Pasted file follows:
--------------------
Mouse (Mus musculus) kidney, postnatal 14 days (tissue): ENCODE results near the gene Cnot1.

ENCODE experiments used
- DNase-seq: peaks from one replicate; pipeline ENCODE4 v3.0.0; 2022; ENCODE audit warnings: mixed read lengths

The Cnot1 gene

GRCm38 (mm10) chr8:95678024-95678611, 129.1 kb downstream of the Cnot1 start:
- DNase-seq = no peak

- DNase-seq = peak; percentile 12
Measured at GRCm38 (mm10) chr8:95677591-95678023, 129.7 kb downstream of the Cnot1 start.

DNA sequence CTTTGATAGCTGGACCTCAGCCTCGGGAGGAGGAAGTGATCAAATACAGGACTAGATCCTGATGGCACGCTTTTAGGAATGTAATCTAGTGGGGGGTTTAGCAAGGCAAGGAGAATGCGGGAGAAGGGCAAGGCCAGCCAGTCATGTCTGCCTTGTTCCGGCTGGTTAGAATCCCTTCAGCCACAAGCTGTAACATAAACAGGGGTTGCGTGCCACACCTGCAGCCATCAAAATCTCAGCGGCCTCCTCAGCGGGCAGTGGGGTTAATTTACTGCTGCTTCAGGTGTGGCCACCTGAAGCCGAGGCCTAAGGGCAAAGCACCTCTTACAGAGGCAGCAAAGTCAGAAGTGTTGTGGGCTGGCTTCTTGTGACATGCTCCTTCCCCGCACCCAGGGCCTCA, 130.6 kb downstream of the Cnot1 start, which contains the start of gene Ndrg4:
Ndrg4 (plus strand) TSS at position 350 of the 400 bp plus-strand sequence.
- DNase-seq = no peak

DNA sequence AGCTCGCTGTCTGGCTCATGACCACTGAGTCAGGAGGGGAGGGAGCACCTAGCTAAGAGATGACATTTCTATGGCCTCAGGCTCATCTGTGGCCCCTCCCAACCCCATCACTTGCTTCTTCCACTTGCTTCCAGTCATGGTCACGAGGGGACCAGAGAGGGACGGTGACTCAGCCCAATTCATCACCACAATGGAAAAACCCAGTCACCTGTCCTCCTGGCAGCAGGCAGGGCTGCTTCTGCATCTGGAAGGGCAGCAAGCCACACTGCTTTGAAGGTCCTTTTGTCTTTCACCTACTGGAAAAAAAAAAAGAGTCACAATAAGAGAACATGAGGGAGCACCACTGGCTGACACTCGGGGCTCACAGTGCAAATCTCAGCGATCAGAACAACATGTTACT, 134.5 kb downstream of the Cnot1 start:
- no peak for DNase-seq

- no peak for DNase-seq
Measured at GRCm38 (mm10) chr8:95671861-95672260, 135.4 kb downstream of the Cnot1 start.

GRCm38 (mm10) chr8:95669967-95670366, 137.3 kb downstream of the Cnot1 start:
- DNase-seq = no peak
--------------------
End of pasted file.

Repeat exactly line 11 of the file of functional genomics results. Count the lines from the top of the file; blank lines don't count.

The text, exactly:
- DNase-seq = no peak